Monday, June 30, 2014

Does Color Equal Light?

Now that the party is over, it’s time to get back to the desert… or at least for a little while

16x12 Oil on linen
 
While hiking in the base of Bryce Canyon, I spotted this nice sturdy pine tree (again).  I felt like it deserved an array of ornaments, with its nearly perfect shape. Then I began noticing the other triangles surrounding it. There was a similar shape in the large rock framing the tree, and less obvious triangle created by the grassy slope. Still narrower triangles were located in the distance. This may sound a bit odd, but as an observer in a new location, you can’t help what you notice…
 
This painting will match the others of my southwestern series, but honestly, it is not a favorite. That may be because it lacks a morning or evening light source and strong contrasting values. The mid-day sun exposure removed the chance of a more dramatic shadow below the tree, and the rocks depict an almost evenly lit pattern. The image then becomes one about complementary colors … between the red /green, blue/ orange placement.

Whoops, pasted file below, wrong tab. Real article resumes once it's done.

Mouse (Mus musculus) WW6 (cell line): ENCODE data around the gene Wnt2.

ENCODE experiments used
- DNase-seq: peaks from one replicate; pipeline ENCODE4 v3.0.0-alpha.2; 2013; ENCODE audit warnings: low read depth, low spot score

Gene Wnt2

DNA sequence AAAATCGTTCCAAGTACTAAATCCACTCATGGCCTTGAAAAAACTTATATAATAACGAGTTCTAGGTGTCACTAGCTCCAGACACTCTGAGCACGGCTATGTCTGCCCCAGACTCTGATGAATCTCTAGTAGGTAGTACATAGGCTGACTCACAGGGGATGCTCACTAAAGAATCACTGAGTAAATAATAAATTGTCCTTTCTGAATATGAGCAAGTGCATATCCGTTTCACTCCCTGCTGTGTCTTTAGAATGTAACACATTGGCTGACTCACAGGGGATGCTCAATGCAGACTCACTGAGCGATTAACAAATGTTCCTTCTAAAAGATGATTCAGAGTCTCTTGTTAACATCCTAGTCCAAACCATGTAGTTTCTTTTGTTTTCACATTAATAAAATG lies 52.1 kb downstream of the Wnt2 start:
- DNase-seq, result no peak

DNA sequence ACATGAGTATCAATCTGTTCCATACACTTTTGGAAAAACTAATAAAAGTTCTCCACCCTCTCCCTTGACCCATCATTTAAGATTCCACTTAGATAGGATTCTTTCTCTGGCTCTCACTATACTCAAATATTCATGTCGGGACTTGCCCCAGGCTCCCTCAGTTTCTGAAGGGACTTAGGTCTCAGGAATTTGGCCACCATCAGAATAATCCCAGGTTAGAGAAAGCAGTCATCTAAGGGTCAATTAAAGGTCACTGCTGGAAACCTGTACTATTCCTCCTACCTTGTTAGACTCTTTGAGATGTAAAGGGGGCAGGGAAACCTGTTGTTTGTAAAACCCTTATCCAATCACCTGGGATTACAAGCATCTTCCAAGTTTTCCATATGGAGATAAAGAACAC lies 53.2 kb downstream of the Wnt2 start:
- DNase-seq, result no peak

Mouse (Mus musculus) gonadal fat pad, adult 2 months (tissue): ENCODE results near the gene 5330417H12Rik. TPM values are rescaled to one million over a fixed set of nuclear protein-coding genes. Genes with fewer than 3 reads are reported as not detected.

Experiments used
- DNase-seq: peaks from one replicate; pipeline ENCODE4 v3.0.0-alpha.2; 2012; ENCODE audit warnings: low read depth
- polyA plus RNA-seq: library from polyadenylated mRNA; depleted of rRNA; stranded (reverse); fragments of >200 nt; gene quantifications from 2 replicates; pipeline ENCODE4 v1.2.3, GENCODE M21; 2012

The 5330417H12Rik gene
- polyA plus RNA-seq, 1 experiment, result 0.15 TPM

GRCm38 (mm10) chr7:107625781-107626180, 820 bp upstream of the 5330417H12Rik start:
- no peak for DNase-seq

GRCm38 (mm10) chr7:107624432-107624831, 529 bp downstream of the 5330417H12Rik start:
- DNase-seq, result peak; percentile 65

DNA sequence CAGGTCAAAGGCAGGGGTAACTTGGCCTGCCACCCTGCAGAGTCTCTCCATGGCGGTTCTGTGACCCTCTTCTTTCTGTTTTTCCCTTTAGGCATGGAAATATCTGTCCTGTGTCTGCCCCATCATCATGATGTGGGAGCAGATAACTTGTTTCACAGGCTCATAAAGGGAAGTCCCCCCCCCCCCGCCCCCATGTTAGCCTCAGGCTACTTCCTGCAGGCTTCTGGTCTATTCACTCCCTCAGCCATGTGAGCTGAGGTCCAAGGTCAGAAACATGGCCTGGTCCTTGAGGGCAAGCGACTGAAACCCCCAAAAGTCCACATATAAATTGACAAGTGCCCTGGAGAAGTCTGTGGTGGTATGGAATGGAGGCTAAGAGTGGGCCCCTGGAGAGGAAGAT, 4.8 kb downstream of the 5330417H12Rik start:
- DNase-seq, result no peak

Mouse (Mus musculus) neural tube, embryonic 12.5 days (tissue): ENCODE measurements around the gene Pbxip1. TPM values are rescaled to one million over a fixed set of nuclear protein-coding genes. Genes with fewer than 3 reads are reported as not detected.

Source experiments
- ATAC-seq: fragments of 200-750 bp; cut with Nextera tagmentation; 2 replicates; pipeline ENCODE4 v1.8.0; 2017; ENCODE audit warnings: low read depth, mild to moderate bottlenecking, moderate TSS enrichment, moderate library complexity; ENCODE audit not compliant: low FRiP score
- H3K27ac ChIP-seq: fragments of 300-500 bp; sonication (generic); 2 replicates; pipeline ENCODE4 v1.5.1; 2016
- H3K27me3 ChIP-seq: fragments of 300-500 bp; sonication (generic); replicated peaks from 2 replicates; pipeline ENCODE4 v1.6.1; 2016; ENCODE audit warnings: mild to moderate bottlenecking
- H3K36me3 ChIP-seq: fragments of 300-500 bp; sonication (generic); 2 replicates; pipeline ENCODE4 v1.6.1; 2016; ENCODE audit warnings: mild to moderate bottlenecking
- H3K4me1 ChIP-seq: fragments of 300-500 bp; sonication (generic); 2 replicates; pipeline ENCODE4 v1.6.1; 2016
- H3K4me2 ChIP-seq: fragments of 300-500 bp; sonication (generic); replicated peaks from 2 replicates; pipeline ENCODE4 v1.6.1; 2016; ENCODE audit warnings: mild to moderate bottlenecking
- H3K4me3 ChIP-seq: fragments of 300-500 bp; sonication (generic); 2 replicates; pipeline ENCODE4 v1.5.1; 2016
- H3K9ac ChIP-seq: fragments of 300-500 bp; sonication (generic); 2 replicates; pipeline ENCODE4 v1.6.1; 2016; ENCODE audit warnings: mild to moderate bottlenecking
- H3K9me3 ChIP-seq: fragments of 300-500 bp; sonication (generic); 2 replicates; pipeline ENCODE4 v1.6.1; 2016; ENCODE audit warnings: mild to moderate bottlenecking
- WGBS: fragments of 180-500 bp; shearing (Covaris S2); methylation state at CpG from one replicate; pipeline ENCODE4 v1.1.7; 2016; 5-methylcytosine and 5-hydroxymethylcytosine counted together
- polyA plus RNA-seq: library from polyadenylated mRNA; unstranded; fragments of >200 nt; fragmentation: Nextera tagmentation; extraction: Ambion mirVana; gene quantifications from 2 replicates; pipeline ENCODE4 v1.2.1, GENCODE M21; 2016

When the painting is altered to black and white, it is evident that there is little contrast here, as well...

 
On the other hand, let's take a look at an earlier painting (and one that I especially like), in its black and white version. If we’re seeing the same thing… this painting has better lighting effects, with and without color.

black & white version of "The Middle Ground" 
 
What do you think?

Prior to starting the single pine tree painting, I thought color harmony would be enough to satisfy my vision, but in the end, it was a failed attempt. 

So now you might ask… why not just fix it? The answer is simple. I’ve given up trying. It is hard to imagine where shadows would realistically fall or what would happen with the gradation of colors.

This is an example of … Color does not equal light.                                                          

I believe the most critical eye for judging your own artwork should begin with yourself.  It doesn’t matter if the finished piece contains many or none of the elements of so-called “good art”, as long as you are happy with the results.

When your paintings are complete, take a long look at them and determine the things you want to repeat. Is it in the colors, the composition, the infusion of light, or brush strokes? Include those same properties in your future pieces and don’t forget to experiment along the way!

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